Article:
- Jeb Wallace-Brodeur
Some people fall into kitchen work by accident or default, but Matthew Bilodeau isn’t one of them. At the tender age of 15, living in rough-and-tumble Springfield, Mass., he got a job washing dishes and quickly realized he had a passion for food. “I am what I want to be, and I’m not sure what more anybody could ask for,” he reflects. “I don’t know what I’d do without work. I spend more time at work than anywhere else, and when I take time off, I itch to get back.”
At The Black Door Bar and Bistro, where he’s cooked for four years and been head chef for almost two, Bilodeau prides himself on creating enticing dishes with seasonal ingredients, but without pretension. “I enjoy fine dining, and draw on many aspects,” he explains, “but I’m much more of a casual person. I’m not disrupting nature to cut everything into little squares; it’s just not my thing.”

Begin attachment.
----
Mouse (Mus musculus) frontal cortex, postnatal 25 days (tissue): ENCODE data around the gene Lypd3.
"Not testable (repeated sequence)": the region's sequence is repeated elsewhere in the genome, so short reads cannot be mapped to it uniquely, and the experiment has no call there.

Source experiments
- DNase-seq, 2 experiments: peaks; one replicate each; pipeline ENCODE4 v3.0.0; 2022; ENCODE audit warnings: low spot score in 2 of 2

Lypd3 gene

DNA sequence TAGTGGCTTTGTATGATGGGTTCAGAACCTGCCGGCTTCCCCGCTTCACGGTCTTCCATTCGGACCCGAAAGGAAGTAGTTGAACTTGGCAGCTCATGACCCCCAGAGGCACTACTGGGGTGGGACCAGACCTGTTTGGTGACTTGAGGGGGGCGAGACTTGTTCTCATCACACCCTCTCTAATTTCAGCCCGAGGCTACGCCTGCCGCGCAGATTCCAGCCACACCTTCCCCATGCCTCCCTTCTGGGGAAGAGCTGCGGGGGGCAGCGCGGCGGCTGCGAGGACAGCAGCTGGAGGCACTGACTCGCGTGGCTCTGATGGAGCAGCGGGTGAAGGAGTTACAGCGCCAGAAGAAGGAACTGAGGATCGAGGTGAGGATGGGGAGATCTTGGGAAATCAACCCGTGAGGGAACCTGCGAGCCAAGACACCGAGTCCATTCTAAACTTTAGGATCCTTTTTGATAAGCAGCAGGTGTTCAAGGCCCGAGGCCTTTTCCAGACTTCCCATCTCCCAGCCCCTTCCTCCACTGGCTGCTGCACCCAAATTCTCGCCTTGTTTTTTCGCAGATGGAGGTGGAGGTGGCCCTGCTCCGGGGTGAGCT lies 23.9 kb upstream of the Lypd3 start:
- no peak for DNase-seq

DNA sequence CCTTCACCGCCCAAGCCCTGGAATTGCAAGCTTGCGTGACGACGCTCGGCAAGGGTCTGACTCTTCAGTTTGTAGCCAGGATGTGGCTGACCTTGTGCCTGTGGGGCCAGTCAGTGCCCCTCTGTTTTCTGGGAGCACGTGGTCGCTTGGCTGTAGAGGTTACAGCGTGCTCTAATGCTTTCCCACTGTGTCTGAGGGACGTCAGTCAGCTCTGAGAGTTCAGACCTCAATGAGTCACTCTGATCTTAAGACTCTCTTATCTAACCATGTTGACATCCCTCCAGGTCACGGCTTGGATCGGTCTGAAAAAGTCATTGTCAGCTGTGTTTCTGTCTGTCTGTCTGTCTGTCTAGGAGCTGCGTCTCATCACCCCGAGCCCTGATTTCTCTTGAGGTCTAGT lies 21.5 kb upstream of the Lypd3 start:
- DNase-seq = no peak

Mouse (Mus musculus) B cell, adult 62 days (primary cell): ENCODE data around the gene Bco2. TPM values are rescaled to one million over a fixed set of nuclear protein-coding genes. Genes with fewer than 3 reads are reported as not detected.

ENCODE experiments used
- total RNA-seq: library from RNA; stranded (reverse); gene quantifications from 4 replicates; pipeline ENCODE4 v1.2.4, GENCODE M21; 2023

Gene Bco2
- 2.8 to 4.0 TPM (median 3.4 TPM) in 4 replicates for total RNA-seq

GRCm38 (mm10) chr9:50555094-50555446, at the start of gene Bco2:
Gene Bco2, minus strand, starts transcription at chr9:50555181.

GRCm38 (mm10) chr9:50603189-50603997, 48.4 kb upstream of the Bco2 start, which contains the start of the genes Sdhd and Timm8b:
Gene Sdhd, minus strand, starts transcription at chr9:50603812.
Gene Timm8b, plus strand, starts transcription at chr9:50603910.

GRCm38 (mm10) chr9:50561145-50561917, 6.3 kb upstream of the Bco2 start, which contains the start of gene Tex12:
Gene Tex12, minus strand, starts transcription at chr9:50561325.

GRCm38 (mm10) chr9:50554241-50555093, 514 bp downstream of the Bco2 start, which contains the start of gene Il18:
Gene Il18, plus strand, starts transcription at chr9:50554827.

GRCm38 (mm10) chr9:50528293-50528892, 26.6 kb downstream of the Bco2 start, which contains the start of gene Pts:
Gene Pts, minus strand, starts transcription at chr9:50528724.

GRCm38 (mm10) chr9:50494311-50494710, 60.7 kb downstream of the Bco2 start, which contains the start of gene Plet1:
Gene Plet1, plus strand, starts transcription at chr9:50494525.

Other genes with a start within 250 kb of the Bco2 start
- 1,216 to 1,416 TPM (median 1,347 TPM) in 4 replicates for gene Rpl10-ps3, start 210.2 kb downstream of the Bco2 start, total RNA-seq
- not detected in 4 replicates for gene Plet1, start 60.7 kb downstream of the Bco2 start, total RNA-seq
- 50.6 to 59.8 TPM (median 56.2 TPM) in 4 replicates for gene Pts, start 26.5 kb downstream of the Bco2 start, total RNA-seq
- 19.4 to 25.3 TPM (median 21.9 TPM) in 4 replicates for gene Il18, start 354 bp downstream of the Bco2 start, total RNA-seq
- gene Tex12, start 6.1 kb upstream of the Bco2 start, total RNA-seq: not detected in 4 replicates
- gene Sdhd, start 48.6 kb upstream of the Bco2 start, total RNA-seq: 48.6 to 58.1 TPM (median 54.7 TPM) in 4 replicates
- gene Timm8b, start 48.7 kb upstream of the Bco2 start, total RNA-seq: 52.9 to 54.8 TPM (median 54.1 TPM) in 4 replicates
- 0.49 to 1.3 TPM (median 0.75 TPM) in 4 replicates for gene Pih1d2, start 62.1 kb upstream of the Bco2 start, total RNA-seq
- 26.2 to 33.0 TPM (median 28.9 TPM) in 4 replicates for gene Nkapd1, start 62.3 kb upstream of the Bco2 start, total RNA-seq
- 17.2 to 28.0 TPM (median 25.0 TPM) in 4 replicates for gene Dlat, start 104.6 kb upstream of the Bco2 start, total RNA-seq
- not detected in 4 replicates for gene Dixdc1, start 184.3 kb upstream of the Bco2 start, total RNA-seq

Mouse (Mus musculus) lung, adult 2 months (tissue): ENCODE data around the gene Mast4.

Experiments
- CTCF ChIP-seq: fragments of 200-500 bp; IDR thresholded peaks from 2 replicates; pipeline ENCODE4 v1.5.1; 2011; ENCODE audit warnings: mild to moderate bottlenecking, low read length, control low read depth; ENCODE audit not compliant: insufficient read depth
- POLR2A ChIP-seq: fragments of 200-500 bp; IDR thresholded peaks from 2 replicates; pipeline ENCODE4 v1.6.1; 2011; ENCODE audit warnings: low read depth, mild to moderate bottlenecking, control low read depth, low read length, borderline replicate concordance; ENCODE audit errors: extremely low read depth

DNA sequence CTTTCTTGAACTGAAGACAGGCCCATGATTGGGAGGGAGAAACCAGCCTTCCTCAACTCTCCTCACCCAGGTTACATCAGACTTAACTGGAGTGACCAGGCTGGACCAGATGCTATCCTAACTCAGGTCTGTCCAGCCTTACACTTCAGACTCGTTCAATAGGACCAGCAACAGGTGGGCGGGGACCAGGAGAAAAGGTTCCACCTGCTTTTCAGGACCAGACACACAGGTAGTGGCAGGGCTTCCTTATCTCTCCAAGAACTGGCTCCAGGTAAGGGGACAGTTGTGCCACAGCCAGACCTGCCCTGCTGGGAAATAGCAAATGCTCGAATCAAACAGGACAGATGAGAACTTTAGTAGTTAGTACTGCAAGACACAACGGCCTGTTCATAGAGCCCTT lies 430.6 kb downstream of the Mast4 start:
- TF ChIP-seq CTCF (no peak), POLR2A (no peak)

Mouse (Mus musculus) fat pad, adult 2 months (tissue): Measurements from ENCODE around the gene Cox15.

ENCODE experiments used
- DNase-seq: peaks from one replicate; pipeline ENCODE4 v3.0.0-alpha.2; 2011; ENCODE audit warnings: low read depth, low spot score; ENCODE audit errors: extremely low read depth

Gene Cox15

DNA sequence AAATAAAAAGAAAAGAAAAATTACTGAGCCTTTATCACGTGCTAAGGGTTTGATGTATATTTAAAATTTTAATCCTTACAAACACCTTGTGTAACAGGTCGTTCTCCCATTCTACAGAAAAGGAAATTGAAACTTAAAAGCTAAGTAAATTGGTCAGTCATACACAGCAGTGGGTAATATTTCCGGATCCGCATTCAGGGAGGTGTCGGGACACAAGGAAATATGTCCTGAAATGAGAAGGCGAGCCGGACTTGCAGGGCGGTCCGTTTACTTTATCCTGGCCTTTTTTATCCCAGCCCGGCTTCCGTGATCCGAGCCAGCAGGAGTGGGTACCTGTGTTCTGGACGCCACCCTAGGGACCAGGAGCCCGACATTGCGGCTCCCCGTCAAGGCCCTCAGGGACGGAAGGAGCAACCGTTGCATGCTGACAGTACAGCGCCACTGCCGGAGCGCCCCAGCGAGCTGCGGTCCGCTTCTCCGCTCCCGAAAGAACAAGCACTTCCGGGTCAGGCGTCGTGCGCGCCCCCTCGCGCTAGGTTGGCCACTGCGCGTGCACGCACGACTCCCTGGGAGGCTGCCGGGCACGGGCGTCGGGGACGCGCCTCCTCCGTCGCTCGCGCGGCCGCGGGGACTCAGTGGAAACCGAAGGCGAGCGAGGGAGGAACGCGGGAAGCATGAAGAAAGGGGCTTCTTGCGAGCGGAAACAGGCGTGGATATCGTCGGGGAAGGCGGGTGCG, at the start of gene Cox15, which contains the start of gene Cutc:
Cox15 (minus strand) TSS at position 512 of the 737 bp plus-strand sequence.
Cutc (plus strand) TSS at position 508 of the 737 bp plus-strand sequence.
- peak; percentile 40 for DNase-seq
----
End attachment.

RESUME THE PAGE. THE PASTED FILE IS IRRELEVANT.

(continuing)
He’s particularly proud of his noodle dishes: “I think that I do well at pastas and at incorporating our local fare into pastas that are actually brought from Italy,” Bilodeau says. Right now, he’s whipping up mushroom orecchiette with roasted oyster ’shrooms, spring greens and Vermont tome, as well as a pappardelle with Riesling-braised pork and Boucher blue cheese.
“One of my favorite things to do is make sure that in every dish, there’s something [patrons] are eating that … they recognize, from a farm down the road,” he says.
The Black Door’s menu descriptions make us hungry, so we decided to put Chef Bilodeau on the grill.
How did your family eat when you were growing up?
We ate standard-issue American, New England style. My mother is an excellent cook, and she cans, saves, dries and jars everything, so that was definitely a part of childhood, having canned goods made at home. There was a lot of grilling on the weekend.